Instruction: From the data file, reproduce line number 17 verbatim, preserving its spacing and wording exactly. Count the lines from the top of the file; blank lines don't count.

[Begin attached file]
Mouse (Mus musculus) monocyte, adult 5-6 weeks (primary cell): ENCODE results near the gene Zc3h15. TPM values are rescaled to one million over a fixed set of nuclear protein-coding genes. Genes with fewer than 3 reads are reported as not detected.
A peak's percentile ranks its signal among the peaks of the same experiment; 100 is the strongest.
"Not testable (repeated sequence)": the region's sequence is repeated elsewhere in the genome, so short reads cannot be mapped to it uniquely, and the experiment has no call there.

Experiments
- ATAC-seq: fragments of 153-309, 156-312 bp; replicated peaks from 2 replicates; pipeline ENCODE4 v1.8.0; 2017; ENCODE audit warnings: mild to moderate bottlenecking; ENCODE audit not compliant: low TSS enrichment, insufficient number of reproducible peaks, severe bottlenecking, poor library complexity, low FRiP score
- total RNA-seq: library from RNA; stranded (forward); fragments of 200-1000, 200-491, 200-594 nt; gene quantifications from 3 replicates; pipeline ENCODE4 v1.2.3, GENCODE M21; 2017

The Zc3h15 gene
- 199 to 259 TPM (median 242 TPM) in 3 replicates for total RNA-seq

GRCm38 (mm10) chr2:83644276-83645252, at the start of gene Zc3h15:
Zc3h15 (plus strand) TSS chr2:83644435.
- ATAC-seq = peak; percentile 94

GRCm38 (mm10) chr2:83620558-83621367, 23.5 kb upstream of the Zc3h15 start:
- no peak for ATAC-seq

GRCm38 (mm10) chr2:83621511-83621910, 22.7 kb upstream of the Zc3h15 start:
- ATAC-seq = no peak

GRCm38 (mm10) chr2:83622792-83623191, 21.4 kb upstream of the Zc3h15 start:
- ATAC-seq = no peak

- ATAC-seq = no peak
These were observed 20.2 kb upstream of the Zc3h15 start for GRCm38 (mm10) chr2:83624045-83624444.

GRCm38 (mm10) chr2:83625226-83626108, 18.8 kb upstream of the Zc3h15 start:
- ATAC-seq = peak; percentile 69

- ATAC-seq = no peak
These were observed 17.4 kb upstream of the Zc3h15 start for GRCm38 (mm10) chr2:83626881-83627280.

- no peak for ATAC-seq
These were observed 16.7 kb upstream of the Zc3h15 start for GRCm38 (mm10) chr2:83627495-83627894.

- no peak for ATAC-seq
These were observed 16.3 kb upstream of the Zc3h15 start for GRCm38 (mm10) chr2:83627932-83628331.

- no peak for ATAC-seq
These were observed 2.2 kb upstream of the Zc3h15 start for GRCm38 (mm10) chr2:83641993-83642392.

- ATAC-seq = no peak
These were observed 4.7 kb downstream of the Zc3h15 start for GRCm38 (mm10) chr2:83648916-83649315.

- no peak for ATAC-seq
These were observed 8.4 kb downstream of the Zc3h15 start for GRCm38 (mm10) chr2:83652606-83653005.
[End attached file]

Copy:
- ATAC-seq = no peak